Wednesday, January 23, 2013

1/23/13 Report - True Identity of Dug Spanish Silver Coin

Written by the TreasureGuide for the exclusive use of

Partially Cleaned Dug Coin
Yesterday I was talking about this coin that I was trying to identify.  It is still not very clean, but it is now clean enough that I have figured out what it is.

One small thing that originally made me think it was a fake treasure coin when I first saw it was a very shiny gold colored spot, which I thought could be the remains of some gold plating.  That isn't what it was at all.

There was a spot of gold colored encrustation that looked very much like gold.  Pretty amazing.  It really fooled me until I looked at it under magnification.  And it turns out that that gold spot was right on top of the date and prevented me from seeing the date.

It  really helped when I finally could see the letters PTAS and the number 100.

After I could tell that the coin was a Spanish 100 Pesetas coin, I was able to find pictures and details on the exact coin.       

A little internet research revealed that the dug coin is a silver bullion coin containing .489 Troy ounces of silver.  So it is worth a few bucks after all.

And here is a link from Dan B. showing what it is.

And another link.

You can see what it really looks like in those links.

So it turns out that the coin is not a fake, is Spanish, and is silver, but not real old.  How it came to be in that location with a bunch of US coins of similar date is anyone's guess.  I haven't cleaned all the coins that I presume to be US yet, so there might be another surprise or two.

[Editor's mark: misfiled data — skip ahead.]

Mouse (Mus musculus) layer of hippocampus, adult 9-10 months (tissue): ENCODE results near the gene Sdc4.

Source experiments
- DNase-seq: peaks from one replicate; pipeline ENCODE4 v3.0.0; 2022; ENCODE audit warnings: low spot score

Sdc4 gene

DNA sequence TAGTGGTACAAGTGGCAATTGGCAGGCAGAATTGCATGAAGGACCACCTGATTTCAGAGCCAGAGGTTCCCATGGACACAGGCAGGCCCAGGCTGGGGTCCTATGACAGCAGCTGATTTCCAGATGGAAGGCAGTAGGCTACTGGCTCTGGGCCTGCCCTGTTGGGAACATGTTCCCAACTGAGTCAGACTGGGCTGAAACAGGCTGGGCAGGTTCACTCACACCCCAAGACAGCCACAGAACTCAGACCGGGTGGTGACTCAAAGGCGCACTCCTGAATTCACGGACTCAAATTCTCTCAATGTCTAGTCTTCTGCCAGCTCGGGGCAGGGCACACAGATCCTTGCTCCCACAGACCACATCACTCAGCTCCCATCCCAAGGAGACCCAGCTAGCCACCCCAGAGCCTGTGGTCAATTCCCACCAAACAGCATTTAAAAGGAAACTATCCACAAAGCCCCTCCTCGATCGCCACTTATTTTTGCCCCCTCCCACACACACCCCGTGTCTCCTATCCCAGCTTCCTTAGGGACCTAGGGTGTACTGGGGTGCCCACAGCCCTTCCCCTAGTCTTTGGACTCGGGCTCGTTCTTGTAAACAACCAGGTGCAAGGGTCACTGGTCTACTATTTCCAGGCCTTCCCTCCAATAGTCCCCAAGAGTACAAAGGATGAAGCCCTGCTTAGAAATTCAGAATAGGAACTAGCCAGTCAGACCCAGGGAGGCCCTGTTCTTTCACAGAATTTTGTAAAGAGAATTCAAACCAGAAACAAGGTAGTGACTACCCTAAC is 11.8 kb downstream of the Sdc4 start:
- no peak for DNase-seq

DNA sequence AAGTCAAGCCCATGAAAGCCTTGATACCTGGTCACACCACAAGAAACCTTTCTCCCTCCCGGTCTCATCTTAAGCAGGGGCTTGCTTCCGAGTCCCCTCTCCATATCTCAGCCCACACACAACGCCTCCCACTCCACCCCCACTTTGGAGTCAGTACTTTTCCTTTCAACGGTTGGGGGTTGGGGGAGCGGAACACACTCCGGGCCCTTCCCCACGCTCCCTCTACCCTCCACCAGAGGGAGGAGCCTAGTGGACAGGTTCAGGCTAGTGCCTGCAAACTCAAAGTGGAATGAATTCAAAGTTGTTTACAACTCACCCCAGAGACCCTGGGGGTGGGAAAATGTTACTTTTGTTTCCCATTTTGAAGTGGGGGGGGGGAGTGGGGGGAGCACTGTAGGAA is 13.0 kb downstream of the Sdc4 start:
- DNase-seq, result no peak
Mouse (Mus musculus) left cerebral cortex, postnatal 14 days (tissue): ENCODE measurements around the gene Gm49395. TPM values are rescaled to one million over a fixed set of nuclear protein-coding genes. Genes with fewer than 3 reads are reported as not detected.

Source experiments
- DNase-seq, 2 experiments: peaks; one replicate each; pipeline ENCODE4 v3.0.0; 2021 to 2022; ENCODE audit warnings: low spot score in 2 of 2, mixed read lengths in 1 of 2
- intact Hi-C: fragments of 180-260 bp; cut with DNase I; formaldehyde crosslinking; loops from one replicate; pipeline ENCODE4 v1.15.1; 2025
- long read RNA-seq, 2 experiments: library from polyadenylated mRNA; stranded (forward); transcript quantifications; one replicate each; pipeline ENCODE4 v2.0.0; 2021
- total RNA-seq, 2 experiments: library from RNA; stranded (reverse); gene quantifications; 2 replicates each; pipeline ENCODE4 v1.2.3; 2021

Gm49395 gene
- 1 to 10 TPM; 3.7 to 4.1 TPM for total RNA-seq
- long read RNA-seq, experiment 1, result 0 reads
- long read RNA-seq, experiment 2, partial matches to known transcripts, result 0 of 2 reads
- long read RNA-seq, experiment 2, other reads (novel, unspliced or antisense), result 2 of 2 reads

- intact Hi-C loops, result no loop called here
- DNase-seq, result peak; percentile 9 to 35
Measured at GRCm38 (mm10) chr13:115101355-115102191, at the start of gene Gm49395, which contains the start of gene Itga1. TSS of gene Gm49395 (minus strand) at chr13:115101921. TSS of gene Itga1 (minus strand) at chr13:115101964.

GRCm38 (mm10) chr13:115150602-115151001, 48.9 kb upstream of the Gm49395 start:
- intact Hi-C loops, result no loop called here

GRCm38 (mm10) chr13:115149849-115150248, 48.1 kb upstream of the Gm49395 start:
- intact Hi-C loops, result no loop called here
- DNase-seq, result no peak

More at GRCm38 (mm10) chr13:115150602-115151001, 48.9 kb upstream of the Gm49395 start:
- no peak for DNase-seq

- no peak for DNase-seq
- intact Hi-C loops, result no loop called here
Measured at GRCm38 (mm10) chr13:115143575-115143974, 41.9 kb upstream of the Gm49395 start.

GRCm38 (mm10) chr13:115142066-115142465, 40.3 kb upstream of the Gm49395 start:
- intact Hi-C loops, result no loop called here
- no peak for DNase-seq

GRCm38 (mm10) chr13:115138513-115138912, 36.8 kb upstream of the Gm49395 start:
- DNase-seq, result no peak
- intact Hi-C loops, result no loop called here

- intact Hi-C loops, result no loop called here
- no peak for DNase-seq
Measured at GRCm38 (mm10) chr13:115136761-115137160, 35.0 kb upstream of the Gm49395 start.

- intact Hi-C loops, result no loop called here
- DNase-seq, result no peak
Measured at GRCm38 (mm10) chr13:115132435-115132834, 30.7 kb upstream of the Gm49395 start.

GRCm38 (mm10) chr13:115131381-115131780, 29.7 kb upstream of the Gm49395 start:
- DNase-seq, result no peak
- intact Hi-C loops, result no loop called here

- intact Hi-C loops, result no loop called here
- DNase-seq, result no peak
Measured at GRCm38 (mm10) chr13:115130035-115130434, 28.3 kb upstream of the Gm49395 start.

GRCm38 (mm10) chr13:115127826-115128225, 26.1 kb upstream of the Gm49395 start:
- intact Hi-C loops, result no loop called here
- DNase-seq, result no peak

Part of an old shipwreck recently washed up onto Cumberland Island GA.  Here is the link.

Here is a little video clip showing one Treasure Coast treasure beach as I found it Tuesday morning.

Saturday this beach had some cuts.  By Monday it had pretty much filled in again, but by Tuesday morning it had cut again.

What I found Tuesday morning was that there were new cuts closer to the water than the remains of the previous cuts at that one beach.  That made the steps you see here.  This steps were all along the beach.  The new cuts were from nothing up to about 4.5 feet.

The sand in front of the lower step was more firm than the soft beach front that I found Monday.

Another beach that I saw Tuesday morning had no cuts at all.

Although we have some new cuts like this, it is not enough to significantly improve the probability of  finding old shipwreck cobs on the beach.

Tuesday afternoon, the wind increased and the waves increased some.  There may be some additional erosion from that.  I'm not expecting much though.  The surf is predicted to be in the area of 2 - 3 feet.  That normally won't improve beach detecting conditions much.  It looks to me like the sea might actually get a little rougher than what is predicted.

Happy hunting,

[After this post I got the coin cleaned almost like new and a few more surprises were in store. I'll have that for you tomorrow.]